Contemporary Canadian Women's Fiction: Refiguring Identities

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Palgrave Macmillan, Aug 23, 2003 - Language Arts & Disciplines - 230 pages
This book charts the significant changes in contemporary Canada’s literary profile since the mid-1990s, within a context of the new national rhetoric of multiculturalism. By looking closely at a representative range of fictions in English by women from a variety of ethnocultural backgrounds, Coral Ann Howells examines the complexities embedded within Canadian identity. What does “Refiguring Identities” mean for these writers, given their individual agendas and the multiple affiliation of any woman’s identity construction? All these writers are engaged in rewriting history across generations, and Howells argues that women’s fiction negotiates new possibilities for cultural change, introducing more heterogeneous narratives of identity in multicultural Canada.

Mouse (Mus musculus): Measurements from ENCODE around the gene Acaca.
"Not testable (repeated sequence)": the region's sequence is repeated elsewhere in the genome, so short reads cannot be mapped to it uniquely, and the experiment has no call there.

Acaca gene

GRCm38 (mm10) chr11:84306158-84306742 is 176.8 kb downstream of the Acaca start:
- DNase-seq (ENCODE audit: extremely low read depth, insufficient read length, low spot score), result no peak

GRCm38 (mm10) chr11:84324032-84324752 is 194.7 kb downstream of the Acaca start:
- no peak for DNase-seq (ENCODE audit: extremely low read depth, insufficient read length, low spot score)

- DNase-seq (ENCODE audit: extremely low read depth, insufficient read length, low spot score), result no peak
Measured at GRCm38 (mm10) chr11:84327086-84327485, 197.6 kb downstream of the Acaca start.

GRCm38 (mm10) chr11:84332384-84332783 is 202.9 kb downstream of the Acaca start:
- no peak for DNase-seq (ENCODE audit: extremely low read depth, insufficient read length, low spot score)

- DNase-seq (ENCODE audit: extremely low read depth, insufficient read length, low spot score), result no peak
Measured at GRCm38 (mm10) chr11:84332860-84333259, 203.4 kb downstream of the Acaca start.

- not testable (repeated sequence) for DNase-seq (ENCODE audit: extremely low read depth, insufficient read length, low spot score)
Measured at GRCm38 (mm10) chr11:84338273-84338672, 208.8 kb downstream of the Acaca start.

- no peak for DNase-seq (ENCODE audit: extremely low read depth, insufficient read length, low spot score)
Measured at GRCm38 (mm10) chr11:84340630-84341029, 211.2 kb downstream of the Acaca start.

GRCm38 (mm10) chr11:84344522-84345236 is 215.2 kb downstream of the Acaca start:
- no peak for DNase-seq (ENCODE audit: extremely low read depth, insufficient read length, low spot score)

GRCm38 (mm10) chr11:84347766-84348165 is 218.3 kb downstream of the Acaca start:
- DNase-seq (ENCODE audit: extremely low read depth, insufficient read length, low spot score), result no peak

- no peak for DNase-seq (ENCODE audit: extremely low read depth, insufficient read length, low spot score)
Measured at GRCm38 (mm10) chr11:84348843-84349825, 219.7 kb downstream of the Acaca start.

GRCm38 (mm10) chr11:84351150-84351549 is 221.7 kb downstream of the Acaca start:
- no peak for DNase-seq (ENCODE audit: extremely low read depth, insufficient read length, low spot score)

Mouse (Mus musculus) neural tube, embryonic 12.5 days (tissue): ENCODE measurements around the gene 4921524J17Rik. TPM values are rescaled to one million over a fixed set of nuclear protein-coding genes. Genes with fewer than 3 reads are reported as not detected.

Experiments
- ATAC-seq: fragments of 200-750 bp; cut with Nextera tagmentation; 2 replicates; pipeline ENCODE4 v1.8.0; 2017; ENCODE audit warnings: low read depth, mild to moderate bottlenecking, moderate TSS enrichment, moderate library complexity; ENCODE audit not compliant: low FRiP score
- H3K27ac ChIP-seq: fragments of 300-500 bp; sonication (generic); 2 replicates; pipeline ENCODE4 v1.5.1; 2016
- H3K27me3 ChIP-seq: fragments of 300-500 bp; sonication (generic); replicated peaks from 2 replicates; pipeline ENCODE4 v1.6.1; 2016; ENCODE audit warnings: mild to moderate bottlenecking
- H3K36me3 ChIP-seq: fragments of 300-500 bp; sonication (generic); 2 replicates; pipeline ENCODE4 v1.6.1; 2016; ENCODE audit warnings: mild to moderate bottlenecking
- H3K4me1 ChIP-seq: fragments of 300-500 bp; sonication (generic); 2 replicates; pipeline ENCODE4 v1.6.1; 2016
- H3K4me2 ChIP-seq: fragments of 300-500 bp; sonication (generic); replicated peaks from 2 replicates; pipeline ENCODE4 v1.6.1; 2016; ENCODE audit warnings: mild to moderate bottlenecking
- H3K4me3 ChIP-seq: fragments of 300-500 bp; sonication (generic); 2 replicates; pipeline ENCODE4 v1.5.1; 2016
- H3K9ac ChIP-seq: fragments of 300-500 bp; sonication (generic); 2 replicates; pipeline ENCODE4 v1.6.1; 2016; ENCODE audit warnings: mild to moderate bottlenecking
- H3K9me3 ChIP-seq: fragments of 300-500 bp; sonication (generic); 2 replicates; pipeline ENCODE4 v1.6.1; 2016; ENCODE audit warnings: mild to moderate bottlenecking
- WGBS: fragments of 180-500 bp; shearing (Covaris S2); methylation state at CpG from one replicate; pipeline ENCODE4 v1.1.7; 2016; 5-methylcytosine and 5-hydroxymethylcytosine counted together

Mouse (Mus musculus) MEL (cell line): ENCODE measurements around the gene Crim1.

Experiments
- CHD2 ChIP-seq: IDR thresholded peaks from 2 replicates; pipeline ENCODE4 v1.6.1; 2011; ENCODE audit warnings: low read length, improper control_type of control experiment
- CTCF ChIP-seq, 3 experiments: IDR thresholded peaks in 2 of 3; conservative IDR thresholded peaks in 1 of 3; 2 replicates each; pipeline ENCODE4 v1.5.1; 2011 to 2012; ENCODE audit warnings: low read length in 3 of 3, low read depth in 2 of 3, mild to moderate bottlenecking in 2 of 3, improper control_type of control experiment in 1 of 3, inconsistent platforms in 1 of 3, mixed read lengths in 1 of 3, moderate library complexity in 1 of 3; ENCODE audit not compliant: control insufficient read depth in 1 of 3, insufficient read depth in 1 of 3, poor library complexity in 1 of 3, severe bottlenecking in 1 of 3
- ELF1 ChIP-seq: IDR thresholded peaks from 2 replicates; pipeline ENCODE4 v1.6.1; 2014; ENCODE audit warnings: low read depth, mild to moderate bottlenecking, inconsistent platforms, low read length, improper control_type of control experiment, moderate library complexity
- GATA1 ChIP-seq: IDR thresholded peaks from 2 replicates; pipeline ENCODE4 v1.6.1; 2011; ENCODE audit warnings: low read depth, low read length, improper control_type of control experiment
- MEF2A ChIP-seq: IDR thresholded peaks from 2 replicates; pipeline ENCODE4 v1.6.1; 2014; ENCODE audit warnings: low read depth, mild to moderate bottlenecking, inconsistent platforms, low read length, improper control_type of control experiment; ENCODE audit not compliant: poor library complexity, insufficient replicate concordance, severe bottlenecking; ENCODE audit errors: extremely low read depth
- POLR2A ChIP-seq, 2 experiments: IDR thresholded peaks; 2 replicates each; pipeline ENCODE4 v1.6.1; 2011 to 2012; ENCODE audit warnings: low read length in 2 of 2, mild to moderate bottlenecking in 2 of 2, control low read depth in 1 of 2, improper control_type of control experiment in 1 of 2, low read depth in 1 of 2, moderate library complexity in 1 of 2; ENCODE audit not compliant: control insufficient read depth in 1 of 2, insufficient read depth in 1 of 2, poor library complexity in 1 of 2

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About the author (2003)

CORAL ANN HOWELLS is Professor of English and Canadian Literature at the University of Reading, England. Born and educated in Australia, she obtained her PhD in London. She has been Visiting Professor at the University of Guelph, Ontario, and has lectured extensively on Canadian women's fiction and women's writing in other postcolonial literatures in English in the United States, Europe, India and Australia. Her previous books include Love, Mystery and Misery, Private and Fictional Words: Canadian Women Novelists of the 1970's and 80s, Jean Rhys, Margaret Atwood, and Alice Munro, together with numerous essays published in international journals.

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